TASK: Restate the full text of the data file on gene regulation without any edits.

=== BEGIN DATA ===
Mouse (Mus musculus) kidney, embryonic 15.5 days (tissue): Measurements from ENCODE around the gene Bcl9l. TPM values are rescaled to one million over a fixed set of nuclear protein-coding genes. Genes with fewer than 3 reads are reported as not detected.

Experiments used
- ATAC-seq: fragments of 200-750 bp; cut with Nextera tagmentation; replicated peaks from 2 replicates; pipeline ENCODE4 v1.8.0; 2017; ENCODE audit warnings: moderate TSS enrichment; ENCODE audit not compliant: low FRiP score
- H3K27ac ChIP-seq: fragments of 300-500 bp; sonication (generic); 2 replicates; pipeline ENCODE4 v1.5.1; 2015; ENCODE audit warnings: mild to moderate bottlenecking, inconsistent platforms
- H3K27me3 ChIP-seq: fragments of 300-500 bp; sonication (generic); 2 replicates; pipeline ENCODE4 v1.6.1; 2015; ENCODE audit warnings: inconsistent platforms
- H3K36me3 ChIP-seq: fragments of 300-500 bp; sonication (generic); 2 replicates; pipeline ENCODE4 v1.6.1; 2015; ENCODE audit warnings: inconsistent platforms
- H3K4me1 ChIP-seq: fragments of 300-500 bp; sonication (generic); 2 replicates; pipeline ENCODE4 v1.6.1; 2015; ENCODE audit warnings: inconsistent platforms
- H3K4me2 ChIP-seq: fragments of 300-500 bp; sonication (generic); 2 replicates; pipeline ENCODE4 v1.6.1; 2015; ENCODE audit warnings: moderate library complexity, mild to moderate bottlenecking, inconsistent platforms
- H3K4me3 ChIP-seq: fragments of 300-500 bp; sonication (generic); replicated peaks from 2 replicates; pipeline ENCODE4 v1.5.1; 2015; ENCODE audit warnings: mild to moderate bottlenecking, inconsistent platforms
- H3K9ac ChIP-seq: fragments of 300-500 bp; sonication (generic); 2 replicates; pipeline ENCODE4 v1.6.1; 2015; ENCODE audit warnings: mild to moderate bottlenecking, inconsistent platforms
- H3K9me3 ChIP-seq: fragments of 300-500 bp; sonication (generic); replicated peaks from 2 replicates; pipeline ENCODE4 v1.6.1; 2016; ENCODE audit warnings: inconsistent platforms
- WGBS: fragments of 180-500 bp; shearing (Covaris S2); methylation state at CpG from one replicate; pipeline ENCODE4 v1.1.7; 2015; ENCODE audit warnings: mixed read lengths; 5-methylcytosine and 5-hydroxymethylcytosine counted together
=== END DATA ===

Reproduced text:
Mouse (Mus musculus) kidney, embryonic 15.5 days (tissue): Measurements from ENCODE around the gene Bcl9l. TPM values are rescaled to one million over a fixed set of nuclear protein-coding genes. Genes with fewer than 3 reads are reported as not detected.

Experiments used
- ATAC-seq: fragments of 200-750 bp; cut with Nextera tagmentation; replicated peaks from 2 replicates; pipeline ENCODE4 v1.8.0; 2017; ENCODE audit warnings: moderate TSS enrichment; ENCODE audit not compliant: low FRiP score
- H3K27ac ChIP-seq: fragments of 300-500 bp; sonication (generic); 2 replicates; pipeline ENCODE4 v1.5.1; 2015; ENCODE audit warnings: mild to moderate bottlenecking, inconsistent platforms
- H3K27me3 ChIP-seq: fragments of 300-500 bp; sonication (generic); 2 replicates; pipeline ENCODE4 v1.6.1; 2015; ENCODE audit warnings: inconsistent platforms
- H3K36me3 ChIP-seq: fragments of 300-500 bp; sonication (generic); 2 replicates; pipeline ENCODE4 v1.6.1; 2015; ENCODE audit warnings: inconsistent platforms
- H3K4me1 ChIP-seq: fragments of 300-500 bp; sonication (generic); 2 replicates; pipeline ENCODE4 v1.6.1; 2015; ENCODE audit warnings: inconsistent platforms
- H3K4me2 ChIP-seq: fragments of 300-500 bp; sonication (generic); 2 replicates; pipeline ENCODE4 v1.6.1; 2015; ENCODE audit warnings: moderate library complexity, mild to moderate bottlenecking, inconsistent platforms
- H3K4me3 ChIP-seq: fragments of 300-500 bp; sonication (generic); replicated peaks from 2 replicates; pipeline ENCODE4 v1.5.1; 2015; ENCODE audit warnings: mild to moderate bottlenecking, inconsistent platforms
- H3K9ac ChIP-seq: fragments of 300-500 bp; sonication (generic); 2 replicates; pipeline ENCODE4 v1.6.1; 2015; ENCODE audit warnings: mild to moderate bottlenecking, inconsistent platforms
- H3K9me3 ChIP-seq: fragments of 300-500 bp; sonication (generic); replicated peaks from 2 replicates; pipeline ENCODE4 v1.6.1; 2016; ENCODE audit warnings: inconsistent platforms
- WGBS: fragments of 180-500 bp; shearing (Covaris S2); methylation state at CpG from one replicate; pipeline ENCODE4 v1.1.7; 2015; ENCODE audit warnings: mixed read lengths; 5-methylcytosine and 5-hydroxymethylcytosine counted together